Amplification of digital TV signals

If you are using a TV aerial then you will have noticed the differences between the analogue reception and digital reception. Digital has a wider field of view, decimal points for the channel numbers and the need for a DTV converter, etc. The other difference is the digital Worthing TV signal.

Analogue vs. Digital TV signal:

If you had identical broadcasting conditions, the digital TV signal will not go as far as the analogue signal does. The reason is, terrestrial blockages such as hills, tall buildings, trees, wind, etc., have a greater effect on a digital signal. Actually, a digital signal can be disturbed by something as simple as a person walking between the transmitter and the receiver, the TV set. This is not something that will have any effect at all on an analogue signal.

To ensure a good digital Worthing picture, you need a good strong signal entering the TV via the tuner. It makes no difference whether the tuner is a part of the set, or a digital converter box mounted on the receiver. The only problem with digital TV is signal loss.

Whatever causes the interruption is not an issue; the issue is to enhance the signal, and this can be done with an amplifier.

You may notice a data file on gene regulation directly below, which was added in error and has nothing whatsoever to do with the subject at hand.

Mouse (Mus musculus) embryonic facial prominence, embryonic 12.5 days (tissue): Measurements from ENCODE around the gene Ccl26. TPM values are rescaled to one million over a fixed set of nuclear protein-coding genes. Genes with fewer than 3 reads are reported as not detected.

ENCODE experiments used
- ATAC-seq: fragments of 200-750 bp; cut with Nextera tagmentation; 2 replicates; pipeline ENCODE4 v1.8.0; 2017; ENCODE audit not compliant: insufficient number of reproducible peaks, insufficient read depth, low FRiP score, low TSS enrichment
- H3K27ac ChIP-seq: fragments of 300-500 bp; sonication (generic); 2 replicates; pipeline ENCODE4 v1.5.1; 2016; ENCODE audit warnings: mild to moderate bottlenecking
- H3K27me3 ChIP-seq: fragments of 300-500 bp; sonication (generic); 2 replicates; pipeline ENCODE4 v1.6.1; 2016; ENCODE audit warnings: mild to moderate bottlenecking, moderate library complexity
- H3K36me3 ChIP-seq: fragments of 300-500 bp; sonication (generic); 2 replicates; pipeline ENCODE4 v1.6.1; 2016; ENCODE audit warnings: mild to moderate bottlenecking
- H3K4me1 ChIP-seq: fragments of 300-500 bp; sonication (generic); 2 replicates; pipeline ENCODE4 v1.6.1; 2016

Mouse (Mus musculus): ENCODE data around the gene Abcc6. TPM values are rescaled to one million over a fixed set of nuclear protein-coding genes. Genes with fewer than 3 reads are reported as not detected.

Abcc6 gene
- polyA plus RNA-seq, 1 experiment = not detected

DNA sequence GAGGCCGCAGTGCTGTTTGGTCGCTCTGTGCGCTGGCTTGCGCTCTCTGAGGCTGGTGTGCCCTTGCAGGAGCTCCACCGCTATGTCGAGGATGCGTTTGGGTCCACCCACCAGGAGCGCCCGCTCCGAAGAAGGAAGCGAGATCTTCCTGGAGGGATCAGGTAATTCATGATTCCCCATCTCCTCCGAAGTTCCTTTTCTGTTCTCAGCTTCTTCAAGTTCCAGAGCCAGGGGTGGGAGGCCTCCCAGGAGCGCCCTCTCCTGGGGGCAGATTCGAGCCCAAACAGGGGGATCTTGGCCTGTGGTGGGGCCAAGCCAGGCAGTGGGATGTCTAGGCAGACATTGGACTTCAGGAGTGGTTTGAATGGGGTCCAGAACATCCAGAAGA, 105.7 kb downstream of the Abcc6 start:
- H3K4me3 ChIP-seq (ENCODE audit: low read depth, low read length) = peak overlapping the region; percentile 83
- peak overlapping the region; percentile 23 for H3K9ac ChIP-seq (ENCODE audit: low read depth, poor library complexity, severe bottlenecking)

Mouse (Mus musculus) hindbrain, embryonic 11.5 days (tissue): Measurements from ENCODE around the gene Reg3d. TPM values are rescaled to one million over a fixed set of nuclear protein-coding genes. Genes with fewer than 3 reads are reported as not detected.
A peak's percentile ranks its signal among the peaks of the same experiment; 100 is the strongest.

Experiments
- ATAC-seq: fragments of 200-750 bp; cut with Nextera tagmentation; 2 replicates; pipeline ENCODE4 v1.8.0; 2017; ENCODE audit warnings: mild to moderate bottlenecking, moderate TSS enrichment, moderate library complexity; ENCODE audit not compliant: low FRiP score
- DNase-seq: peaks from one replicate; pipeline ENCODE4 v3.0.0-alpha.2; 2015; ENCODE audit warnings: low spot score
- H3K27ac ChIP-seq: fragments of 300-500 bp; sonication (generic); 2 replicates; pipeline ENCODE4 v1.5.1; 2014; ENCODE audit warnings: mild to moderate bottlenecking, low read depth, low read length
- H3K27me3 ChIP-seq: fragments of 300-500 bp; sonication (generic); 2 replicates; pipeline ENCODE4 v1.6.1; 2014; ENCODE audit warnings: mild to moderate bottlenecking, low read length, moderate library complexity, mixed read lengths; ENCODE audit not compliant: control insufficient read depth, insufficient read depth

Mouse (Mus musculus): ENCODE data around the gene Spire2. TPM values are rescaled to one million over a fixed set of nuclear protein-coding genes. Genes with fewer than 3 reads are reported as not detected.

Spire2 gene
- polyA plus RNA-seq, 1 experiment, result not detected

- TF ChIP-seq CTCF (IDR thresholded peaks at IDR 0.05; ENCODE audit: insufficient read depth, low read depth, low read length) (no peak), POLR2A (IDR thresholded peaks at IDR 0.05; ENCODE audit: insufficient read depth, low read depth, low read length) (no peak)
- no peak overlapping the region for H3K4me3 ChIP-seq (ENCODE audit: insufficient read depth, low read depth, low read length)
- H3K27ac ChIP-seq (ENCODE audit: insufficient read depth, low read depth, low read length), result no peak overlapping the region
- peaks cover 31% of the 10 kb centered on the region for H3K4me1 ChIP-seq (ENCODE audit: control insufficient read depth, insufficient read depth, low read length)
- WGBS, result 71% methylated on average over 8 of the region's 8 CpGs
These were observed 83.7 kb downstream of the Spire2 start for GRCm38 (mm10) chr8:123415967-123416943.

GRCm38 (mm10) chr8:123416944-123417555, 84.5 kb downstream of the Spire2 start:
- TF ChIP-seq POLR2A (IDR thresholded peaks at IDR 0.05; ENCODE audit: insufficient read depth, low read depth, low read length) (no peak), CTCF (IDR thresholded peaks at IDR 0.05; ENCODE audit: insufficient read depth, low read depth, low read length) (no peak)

Will you need amplification?

For any amplifier to work, you must first have a signal of some sort reaching the aerial. If there is a signal, then amplification should improve the signal, if you are not receiving any signal, then you will have to replace your aerial with either a satellite or cable TV service.

Try to troubleshoot the reception issues:

Many people split their digital signal when they receive it. If you have multiple TV sets, and you are attempting to watch two different channels through the digital converter box, you can expect poor reception. Splitters as they are called, reduce the strength of the signal, it is not as strong when it leaves the splitter as when it is received into it. Amplification may be the solution if you are using multiple sets through a splitter.

Check the coaxial cable that comes from your outdoor aerial to your TV set. This coaxial cable can have signal loss which is called attenuation. If your coaxial cable is RG59, change it to RG6, which has lower signal loss. When you do change to RG6, it is suggested you use quad-shielded, and that you change your connectors to high end gold plated versions.

It is possible that the source of the problem is the aerial itself. There are poorly constructed aerials that are at least 50% less efficient than a high-quality product. If you have a quality aerial then determine exactly in which direction it should be pointed, this direction can be gotten from a local dealer.

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